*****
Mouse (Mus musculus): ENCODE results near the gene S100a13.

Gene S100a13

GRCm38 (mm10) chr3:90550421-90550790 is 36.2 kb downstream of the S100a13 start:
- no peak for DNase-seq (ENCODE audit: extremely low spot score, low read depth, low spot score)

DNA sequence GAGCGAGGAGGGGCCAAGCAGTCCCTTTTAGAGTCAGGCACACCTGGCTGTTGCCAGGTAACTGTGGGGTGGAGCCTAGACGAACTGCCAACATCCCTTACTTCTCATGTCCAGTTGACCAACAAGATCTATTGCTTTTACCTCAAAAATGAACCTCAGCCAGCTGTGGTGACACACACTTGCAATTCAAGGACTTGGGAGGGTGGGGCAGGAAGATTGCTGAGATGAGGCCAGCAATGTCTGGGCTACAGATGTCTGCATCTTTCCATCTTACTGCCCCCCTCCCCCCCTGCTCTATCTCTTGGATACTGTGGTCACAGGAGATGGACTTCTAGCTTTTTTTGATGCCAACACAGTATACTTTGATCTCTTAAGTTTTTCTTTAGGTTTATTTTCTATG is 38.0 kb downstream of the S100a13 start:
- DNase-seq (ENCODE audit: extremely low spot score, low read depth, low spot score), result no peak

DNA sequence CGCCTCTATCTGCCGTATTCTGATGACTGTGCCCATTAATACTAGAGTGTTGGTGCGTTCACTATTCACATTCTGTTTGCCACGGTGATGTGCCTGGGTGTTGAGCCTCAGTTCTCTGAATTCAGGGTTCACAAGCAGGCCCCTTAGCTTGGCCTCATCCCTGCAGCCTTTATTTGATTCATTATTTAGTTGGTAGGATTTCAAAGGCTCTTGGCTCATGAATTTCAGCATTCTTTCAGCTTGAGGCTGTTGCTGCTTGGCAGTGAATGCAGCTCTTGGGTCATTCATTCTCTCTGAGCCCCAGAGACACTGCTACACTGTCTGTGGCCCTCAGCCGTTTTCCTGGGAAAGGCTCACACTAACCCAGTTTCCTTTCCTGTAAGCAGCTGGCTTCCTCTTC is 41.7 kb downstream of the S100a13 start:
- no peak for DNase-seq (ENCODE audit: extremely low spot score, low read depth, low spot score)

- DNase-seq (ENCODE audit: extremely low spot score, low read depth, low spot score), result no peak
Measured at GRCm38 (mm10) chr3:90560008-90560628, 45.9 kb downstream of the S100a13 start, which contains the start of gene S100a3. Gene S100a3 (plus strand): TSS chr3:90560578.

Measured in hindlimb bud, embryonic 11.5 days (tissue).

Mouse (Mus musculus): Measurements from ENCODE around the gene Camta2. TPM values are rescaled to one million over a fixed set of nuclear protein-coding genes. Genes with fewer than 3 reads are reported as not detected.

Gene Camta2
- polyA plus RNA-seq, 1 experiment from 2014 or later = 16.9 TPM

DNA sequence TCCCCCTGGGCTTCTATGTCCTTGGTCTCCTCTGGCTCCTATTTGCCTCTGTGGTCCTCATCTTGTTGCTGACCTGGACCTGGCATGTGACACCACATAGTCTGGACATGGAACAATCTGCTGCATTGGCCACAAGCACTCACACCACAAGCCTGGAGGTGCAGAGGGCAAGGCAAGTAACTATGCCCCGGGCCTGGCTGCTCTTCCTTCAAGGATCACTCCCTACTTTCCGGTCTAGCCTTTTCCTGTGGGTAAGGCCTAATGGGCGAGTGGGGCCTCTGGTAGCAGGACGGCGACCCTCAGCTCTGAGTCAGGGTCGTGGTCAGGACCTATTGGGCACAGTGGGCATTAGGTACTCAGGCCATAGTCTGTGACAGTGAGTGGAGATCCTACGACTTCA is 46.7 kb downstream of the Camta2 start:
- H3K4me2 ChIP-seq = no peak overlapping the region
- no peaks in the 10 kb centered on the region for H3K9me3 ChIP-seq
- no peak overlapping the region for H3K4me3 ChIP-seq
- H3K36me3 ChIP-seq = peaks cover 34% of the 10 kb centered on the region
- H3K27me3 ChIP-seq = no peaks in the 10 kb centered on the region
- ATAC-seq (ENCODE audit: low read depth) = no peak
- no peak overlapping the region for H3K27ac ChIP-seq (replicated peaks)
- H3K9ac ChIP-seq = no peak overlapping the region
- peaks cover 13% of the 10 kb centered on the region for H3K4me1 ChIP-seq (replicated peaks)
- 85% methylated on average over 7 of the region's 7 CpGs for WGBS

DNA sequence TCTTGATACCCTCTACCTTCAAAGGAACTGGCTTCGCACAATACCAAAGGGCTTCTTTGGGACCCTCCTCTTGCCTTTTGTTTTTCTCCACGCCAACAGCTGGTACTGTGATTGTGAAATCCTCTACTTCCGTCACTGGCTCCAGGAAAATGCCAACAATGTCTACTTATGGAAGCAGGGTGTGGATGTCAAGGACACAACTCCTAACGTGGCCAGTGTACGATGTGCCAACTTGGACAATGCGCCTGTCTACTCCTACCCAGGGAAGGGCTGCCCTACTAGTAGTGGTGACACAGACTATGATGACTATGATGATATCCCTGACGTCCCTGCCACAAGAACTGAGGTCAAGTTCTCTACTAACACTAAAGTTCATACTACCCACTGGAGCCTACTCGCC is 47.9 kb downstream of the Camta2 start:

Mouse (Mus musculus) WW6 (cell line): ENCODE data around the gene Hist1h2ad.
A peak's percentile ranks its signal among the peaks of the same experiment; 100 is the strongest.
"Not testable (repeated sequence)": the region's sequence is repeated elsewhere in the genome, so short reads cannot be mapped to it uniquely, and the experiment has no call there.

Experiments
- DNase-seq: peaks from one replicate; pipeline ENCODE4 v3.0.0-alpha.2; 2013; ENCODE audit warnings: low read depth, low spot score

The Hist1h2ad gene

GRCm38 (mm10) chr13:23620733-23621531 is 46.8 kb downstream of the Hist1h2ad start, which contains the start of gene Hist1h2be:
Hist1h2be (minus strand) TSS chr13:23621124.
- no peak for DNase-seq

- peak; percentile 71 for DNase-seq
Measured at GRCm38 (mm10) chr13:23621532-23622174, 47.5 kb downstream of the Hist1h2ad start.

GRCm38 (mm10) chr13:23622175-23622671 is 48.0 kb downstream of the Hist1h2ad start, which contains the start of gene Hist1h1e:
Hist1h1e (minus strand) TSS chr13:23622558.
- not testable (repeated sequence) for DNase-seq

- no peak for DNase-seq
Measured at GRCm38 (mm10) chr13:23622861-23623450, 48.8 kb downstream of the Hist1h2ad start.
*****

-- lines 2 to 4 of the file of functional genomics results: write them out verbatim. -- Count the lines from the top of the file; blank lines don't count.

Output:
Gene S100a13

GRCm38 (mm10) chr3:90550421-90550790 is 36.2 kb downstream of the S100a13 start:
- no peak for DNase-seq (ENCODE audit: extremely low spot score, low read depth, low spot score)